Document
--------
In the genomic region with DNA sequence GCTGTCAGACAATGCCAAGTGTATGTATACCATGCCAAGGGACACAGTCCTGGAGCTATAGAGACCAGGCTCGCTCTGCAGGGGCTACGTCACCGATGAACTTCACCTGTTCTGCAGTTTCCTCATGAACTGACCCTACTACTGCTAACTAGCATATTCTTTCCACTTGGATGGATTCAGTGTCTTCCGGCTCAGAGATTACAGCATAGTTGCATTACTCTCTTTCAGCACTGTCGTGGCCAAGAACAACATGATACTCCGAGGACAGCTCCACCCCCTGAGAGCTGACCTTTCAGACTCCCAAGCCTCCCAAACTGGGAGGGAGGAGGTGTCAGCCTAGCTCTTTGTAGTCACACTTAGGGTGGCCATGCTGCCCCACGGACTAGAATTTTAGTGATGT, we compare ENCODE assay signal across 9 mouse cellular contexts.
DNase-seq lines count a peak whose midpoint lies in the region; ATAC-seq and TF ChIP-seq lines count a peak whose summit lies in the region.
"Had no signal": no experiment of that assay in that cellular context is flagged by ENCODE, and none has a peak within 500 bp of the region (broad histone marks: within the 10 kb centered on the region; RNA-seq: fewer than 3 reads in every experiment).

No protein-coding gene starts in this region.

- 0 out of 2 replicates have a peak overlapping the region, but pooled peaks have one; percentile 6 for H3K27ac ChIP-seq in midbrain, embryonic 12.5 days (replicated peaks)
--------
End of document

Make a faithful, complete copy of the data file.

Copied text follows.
In the genomic region with DNA sequence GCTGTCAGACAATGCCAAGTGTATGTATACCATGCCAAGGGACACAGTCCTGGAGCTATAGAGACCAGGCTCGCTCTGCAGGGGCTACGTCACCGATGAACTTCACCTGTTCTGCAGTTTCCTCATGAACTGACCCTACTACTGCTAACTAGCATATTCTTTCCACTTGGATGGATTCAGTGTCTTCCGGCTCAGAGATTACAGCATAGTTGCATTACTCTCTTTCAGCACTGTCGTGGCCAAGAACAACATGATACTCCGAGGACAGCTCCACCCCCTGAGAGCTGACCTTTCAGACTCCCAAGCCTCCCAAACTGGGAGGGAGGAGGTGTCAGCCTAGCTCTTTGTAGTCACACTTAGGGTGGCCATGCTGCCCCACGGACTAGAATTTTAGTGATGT, we compare ENCODE assay signal across 9 mouse cellular contexts.
DNase-seq lines count a peak whose midpoint lies in the region; ATAC-seq and TF ChIP-seq lines count a peak whose summit lies in the region.
"Had no signal": no experiment of that assay in that cellular context is flagged by ENCODE, and none has a peak within 500 bp of the region (broad histone marks: within the 10 kb centered on the region; RNA-seq: fewer than 3 reads in every experiment).

No protein-coding gene starts in this region.

- 0 out of 2 replicates have a peak overlapping the region, but pooled peaks have one; percentile 6 for H3K27ac ChIP-seq in midbrain, embryonic 12.5 days (replicated peaks)